Apple is feeling the heat from labor activists.
The iPhone maker is rolling out improvements to its retail scheduling policies in an attempt to placate dissatisfied workers amid a unionization push, Bloomberg reported.
Apple will up the amount of time between retail workers’ scheduled shifts to 12 hours from 10 and will allow them to choose a dedicated weekend day off every six months, according to the outlet.
The Tim Cook-helmed company will also reportedly no longer schedule retail workers to work for more than five days in a row, with possible exceptions for especially busy periods like holidays and new product launches. Previously, Apple could schedule workers up to six days in a row.
Apple did not immediately respond to a request for comment.
The news comes as Apple retail employees in Towson, Md., are expected to vote in a union election on June 15. Apple retail workers at New York City’s Grand Central Station store and at a location in Kentucky are also pursuing union drives.
However, union activists also faced a setback on Tuesday when organizers at a store in Atlanta pulled their plans for a union election, slamming Apple for what they claimed were “repeated violations of the National Labor Relations Act” that “have made a free and fair election impossible.”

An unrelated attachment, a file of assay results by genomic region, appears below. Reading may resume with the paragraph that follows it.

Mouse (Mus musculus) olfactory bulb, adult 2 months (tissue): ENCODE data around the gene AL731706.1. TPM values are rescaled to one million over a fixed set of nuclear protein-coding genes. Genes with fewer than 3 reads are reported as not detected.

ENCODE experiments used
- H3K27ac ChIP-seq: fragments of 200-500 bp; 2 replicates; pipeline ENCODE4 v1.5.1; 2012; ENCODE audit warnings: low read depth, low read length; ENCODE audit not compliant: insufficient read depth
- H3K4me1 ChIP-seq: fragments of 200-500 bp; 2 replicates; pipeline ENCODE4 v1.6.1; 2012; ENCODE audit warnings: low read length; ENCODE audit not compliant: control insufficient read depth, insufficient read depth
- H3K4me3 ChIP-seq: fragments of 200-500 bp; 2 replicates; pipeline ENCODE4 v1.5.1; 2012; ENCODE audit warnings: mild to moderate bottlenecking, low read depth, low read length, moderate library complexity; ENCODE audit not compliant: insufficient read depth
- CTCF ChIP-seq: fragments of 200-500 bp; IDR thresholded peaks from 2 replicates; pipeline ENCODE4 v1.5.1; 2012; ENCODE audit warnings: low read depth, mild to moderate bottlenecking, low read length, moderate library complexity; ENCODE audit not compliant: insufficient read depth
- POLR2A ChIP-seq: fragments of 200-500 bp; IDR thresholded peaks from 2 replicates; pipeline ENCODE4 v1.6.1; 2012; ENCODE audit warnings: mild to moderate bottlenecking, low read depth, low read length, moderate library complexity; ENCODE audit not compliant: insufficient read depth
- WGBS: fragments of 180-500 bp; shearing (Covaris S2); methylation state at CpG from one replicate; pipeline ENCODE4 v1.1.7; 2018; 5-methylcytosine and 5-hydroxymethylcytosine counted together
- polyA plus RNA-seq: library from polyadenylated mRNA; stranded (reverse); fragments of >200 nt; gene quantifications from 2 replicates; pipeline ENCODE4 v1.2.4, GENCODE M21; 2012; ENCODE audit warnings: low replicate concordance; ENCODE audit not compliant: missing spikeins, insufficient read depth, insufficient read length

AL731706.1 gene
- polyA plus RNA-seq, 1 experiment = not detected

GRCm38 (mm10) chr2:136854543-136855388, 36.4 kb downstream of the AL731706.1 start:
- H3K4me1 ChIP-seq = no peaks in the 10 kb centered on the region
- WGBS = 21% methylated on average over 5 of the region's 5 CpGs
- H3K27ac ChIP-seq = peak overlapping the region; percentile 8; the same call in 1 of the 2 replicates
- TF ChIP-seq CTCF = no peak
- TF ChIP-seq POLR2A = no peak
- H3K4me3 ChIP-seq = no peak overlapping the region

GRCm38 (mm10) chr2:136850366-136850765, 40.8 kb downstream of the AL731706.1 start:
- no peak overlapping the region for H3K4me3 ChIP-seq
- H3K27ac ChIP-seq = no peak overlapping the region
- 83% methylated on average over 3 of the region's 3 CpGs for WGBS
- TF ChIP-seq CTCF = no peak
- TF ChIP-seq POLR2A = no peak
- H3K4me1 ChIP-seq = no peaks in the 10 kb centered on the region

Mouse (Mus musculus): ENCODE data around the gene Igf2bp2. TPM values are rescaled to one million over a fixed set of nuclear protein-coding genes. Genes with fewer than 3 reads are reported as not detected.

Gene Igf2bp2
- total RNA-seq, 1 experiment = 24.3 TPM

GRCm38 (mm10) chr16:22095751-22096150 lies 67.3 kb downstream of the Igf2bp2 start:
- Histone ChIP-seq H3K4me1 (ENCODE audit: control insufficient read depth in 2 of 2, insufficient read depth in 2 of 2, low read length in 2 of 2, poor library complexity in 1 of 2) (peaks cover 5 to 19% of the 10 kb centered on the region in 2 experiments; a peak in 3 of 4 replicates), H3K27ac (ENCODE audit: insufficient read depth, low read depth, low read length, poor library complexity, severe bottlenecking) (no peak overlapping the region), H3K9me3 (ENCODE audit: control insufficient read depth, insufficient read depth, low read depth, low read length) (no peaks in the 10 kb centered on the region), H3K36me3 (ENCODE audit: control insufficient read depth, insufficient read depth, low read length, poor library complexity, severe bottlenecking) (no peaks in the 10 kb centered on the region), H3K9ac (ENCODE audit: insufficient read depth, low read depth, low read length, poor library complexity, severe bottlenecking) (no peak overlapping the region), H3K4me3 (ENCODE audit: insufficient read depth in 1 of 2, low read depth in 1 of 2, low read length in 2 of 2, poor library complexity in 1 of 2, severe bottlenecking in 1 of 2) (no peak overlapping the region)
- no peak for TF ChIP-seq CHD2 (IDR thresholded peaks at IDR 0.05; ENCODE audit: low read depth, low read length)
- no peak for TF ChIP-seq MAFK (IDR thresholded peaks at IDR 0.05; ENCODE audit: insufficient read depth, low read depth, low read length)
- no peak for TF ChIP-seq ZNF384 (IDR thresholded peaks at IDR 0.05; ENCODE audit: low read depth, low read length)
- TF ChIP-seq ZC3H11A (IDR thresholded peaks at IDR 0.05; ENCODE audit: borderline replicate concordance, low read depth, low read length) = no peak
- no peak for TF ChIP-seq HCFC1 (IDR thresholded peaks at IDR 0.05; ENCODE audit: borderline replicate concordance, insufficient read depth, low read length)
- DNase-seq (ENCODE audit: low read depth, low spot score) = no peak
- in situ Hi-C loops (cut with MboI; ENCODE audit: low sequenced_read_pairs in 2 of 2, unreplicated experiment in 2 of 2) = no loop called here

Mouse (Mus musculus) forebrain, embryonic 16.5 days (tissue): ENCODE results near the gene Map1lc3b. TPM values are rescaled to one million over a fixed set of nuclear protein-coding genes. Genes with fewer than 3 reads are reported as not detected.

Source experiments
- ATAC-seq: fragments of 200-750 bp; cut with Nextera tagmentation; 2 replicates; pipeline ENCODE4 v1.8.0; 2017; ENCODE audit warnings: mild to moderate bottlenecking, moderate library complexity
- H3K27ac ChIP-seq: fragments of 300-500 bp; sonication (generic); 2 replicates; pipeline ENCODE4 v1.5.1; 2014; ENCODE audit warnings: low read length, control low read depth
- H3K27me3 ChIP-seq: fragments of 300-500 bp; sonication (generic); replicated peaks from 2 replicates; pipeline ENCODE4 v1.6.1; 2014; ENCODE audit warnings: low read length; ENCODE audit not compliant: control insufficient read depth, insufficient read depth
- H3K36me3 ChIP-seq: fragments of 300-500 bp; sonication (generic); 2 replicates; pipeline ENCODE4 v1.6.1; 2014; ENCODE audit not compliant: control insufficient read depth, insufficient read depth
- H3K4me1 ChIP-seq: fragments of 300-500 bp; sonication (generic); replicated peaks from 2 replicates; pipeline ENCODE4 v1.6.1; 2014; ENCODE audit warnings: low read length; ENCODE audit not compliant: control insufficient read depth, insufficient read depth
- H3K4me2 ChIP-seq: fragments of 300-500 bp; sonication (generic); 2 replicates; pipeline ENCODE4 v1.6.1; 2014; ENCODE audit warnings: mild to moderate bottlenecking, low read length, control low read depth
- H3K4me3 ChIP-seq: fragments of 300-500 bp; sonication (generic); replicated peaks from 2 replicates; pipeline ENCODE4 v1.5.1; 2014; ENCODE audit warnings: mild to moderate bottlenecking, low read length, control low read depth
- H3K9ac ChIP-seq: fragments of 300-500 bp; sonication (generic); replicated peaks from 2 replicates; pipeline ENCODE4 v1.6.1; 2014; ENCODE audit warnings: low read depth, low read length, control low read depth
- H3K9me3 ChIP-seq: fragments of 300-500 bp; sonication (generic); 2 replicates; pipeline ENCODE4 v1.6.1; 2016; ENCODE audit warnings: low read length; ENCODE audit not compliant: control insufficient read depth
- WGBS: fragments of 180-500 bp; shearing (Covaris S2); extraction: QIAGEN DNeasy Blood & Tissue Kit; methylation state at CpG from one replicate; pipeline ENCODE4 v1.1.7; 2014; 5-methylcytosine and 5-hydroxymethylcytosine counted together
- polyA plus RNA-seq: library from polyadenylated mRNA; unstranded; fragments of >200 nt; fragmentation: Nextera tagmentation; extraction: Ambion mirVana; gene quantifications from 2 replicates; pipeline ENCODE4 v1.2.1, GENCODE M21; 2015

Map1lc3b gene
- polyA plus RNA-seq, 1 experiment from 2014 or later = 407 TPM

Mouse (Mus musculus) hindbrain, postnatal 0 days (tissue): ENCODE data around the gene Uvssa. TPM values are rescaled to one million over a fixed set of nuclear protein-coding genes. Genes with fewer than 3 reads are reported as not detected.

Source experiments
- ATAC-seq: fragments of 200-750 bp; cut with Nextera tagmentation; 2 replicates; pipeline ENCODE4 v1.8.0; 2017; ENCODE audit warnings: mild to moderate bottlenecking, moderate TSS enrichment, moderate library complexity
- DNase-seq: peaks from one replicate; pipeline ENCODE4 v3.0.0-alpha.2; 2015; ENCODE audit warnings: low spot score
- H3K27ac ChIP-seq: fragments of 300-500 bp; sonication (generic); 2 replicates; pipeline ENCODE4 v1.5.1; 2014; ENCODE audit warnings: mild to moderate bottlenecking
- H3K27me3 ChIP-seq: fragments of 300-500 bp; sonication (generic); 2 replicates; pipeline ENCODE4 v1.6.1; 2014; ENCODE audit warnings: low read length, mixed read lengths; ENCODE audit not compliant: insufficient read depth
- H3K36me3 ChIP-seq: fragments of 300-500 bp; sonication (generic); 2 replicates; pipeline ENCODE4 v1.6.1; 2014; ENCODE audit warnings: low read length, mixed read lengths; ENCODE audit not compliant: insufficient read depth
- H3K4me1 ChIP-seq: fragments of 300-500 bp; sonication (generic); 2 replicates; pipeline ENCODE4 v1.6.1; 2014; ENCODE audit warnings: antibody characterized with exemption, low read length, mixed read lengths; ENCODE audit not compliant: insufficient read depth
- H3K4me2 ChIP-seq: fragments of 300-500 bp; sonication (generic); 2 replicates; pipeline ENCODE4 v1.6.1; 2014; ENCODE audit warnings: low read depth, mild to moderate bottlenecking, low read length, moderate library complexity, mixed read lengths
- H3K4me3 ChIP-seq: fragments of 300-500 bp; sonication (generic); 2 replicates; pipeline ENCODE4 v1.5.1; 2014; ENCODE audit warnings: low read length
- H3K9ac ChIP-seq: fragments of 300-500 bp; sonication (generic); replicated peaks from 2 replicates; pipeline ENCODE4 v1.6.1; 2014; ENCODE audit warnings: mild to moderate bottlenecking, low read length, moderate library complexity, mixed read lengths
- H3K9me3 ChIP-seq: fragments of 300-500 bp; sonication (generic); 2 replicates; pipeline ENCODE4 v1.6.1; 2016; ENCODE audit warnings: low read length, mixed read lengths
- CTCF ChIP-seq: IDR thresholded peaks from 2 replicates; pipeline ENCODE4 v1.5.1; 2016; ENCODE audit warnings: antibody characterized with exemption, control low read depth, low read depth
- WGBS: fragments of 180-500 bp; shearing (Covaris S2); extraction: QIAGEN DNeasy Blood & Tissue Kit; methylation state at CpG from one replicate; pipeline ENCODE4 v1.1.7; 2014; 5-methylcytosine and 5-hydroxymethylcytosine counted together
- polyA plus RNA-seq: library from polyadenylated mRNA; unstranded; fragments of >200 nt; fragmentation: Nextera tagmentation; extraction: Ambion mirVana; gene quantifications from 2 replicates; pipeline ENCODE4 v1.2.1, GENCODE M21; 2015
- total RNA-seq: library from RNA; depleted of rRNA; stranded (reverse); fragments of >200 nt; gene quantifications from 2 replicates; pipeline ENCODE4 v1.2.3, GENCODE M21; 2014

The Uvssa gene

Apple has taken several steps this year to appease disgruntled retail employees amid an ultra-tight labor market.
In May, Apple hiked the minimum hourly pay rate for retail workers to $22 — a 10% increase from the previous year. And in February, Apple confirmed it would offer more vacation time and sick days for Apple store workers after some grumbled about their benefits.
Apple shares were down 4.3% on Friday amid a broader tech stock slump. The company has faced questions about the resilience of its supply chain, which relies heavily on China.
Workers at an Apple factory in Shanghai have rioted over the facility’s draconian rules, which include requirements that they work, eat and sleep on site or in nearby “bubbles.”
Apple is set to kick off its annual Worldwide Developers Conference on Monday, where it traditionally shows off new software and updated versions of its iOS, iPadOS, macOS, watchOS and tvOS operating systems.